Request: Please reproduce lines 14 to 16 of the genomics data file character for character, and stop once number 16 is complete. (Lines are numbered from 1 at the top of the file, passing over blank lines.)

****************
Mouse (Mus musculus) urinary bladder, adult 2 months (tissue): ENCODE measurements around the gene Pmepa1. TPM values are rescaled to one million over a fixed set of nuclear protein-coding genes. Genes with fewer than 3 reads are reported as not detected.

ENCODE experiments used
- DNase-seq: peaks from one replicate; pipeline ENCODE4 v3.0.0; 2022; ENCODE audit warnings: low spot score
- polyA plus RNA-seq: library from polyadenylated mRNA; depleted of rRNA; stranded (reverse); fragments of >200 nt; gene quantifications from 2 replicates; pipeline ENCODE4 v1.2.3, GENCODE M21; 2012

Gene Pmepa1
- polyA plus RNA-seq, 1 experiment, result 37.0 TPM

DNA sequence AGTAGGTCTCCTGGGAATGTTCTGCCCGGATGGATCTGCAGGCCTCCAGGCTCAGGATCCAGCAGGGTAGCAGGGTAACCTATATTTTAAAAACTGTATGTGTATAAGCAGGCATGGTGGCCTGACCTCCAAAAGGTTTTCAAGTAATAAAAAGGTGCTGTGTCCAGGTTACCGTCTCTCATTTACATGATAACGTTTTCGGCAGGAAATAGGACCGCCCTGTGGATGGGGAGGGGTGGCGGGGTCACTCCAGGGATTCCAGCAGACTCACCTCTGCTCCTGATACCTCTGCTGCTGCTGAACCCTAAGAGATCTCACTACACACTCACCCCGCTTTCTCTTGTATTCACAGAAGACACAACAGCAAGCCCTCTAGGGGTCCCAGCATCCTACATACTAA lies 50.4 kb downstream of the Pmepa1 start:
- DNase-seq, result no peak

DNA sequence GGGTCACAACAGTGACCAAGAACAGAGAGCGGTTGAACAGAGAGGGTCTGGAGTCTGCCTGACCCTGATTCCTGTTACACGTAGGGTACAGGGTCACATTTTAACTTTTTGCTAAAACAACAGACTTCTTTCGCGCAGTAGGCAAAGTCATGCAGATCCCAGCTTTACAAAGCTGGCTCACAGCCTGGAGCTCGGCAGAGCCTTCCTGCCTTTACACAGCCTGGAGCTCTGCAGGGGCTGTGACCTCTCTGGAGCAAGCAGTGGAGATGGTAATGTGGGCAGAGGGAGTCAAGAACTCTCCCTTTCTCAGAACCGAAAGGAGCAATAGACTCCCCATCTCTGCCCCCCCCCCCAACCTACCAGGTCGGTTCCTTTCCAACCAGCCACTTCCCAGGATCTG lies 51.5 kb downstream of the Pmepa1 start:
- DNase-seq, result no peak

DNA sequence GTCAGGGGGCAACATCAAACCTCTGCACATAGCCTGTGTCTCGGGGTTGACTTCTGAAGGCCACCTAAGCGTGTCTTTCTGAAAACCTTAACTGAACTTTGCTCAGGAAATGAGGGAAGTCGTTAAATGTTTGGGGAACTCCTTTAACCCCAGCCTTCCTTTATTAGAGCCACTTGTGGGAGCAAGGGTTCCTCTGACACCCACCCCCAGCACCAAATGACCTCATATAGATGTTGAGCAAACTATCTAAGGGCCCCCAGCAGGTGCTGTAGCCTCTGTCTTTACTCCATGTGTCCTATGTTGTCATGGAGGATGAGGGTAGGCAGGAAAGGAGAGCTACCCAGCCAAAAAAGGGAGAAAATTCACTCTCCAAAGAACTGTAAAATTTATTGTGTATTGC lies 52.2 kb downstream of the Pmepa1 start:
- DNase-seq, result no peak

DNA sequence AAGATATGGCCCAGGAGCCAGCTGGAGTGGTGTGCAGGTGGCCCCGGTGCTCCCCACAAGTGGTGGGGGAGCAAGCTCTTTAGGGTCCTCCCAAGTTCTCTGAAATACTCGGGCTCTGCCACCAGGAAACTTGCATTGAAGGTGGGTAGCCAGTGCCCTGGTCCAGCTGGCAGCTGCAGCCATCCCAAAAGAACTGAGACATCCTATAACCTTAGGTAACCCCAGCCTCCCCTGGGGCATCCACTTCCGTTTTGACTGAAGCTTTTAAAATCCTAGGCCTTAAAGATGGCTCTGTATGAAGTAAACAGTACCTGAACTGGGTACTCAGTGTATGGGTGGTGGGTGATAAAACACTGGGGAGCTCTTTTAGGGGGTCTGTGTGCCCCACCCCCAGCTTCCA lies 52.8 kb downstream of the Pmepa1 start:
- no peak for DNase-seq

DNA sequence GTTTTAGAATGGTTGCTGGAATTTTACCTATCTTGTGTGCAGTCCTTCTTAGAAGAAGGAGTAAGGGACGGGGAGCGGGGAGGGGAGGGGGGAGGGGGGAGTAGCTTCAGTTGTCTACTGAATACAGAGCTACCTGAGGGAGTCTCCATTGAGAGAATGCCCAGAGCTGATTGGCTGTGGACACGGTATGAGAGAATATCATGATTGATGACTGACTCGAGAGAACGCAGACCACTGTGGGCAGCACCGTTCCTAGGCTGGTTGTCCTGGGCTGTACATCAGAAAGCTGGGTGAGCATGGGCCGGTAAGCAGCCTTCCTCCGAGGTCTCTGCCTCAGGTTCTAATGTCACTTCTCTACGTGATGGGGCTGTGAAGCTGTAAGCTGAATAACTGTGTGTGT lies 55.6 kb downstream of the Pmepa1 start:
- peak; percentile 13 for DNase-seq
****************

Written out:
- no peak for DNase-seq

DNA sequence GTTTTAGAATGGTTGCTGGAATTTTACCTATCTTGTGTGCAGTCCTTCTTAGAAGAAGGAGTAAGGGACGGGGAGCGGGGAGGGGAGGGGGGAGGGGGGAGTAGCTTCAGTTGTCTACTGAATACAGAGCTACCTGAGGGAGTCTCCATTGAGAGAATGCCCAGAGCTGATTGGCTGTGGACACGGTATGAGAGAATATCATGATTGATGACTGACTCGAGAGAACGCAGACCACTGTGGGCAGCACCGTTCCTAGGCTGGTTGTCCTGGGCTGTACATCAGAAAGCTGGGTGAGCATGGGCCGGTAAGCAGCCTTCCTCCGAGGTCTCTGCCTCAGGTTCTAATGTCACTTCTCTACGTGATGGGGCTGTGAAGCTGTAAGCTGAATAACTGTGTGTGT lies 55.6 kb downstream of the Pmepa1 start:
- peak; percentile 13 for DNase-seq